Your browser doesn't support javascript.
Show: 20 | 50 | 100
Results 1 - 20 de 26
Filter
1.
Anal Chem ; 2022.
Article in English | PubMed | ID: covidwho-2016500

ABSTRACT

Current design of serological tests utilizes conservative immunoassay approaches and is focused on fast and convenient assay development, throughput, straightforward measurements, and affordability. Limitations of common serological assays include semiquantitative measurements, cross-reactivity, lack of reference standards, and no differentiation between human immunoglobulin subclasses. In this study, we suggested that a combination of immunoaffinity enrichments with targeted proteomics would enable rational design and development of serological assays of infectious diseases, such as COVID-19. Immunoprecipitation-targeted proteomic assays allowed for sensitive and specific measurements of NCAP_SARS2 protein with a limit of detection of 313 pg/mL in serum and enabled differential quantification of anti-SARS-CoV-2 antibody isotypes (IgG, IgA, IgM, IgD, and IgE) and individual subclasses (IgG1-4 and IgA1-2) in plasma and saliva. Simultaneous evaluation of the numerous antigen-antibody subclass combinations revealed a receptor-binding domain (RBD)-IgG1 as a combination with the highest diagnostic performance. Further validation revealed that anti-RBD IgG1, IgG3, IgM, and IgA1 levels were significantly elevated in convalescent plasma, while IgG2, IgG4, and IgA2 were not informative. Anti-RBD IgG1 levels in convalescent (2138 ng/mL) vs negative (95 ng/mL) plasma revealed 385 ng/mL as a cutoff to detect COVID-19 convalescent plasma. Immunoprecipitation-targeted proteomic assays will facilitate improvement and standardization of the existing serological tests, enable rational design of novel tests, and offer tools for the comprehensive investigation of immunoglobulin subclass cooperation in immune response.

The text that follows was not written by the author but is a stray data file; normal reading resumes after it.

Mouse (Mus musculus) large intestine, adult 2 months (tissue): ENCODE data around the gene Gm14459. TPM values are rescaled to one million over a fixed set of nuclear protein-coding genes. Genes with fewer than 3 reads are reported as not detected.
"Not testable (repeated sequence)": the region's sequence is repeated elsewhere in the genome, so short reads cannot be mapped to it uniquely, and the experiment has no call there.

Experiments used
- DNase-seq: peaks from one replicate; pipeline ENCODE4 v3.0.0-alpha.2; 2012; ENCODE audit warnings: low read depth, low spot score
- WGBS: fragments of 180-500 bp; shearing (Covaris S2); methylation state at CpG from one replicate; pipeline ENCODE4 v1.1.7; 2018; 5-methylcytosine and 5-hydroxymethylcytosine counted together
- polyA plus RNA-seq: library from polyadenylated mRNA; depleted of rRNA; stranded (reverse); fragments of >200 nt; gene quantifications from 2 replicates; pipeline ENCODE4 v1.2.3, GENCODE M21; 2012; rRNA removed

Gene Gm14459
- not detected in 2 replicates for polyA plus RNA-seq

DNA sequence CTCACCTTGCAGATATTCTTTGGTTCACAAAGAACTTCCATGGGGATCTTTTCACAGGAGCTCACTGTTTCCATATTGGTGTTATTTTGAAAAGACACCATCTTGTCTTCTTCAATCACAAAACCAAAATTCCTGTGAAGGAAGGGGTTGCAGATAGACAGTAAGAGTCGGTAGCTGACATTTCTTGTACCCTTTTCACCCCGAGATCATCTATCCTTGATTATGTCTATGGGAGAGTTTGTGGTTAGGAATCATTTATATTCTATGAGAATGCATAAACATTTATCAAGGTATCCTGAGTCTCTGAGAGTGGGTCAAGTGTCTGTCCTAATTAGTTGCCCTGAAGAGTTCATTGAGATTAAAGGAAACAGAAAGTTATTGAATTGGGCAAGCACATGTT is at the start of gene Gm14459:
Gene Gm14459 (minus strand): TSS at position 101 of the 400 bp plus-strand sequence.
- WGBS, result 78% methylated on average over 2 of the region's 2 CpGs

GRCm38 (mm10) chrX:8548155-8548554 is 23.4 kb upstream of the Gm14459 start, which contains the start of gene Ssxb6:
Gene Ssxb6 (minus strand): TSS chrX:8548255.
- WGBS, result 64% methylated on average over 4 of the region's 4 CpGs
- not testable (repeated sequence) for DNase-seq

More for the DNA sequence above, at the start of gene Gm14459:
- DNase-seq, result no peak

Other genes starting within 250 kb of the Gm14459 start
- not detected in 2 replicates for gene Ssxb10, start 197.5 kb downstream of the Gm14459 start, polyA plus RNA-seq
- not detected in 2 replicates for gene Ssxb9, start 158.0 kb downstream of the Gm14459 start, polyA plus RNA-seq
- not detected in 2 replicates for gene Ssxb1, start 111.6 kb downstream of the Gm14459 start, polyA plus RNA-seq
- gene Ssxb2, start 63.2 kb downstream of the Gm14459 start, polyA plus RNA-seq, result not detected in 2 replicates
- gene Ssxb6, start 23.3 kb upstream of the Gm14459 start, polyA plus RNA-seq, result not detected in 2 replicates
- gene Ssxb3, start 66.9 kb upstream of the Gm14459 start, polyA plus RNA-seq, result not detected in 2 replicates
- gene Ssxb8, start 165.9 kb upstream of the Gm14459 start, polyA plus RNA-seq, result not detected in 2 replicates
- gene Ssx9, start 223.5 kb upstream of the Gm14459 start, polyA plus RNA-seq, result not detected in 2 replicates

2.
Education and Training ; : 19, 2022.
Article in English | Web of Science | ID: covidwho-1985262

ABSTRACT

Purpose This study aims to investigate graduate employer perceptions of determining factors in recruitment decisions and their preferred use of recruitment channels. This study drew on the employability capitals model to interpret findings and identify ways to better prepare higher education students for recruitment and selection. This is particularly important in declining graduate labour markets, further weakened by COVID-19. Design/methodology/approach This study gathered data from surveying 183 Australian employers from different organisational settings. Responses were analysed using descriptive and multivariate techniques, the latter exploring variations by role type, sector and organisation size. Findings Findings reaffirmed the criticality of students having the right disposition and demonstrating professional capabilities during recruitment, highlighting the value of building cultural and human capital during university years. Recruitment channels that require students to mobilise their identity and social capital were prioritised, particularly among private sector organisations. Work-based internships/placements were considered important for identifying graduate talent and developing strong industry-educator partnerships, needed for building networks between students and employers. Originality/value This study provides valuable insights into determinants of graduate recruitment decision-making from the employer perspective. These highlight to students the important role of capitals, and how they can be developed to optimise recruitment success. This study presents practical strategies for universities to build their students' human, social, cultural and identity capital. Findings on the prioritisation of recruitment channels among graduate employers from different sectors will enable students and universities to better prepare for future recruitment. It emphasises that student engagement with employability-related activities is a critical resource for an effective transition to the workplace.

3.
American Journal of Respiratory and Critical Care Medicine ; 205(1), 2022.
Article in English | EMBASE | ID: covidwho-1927846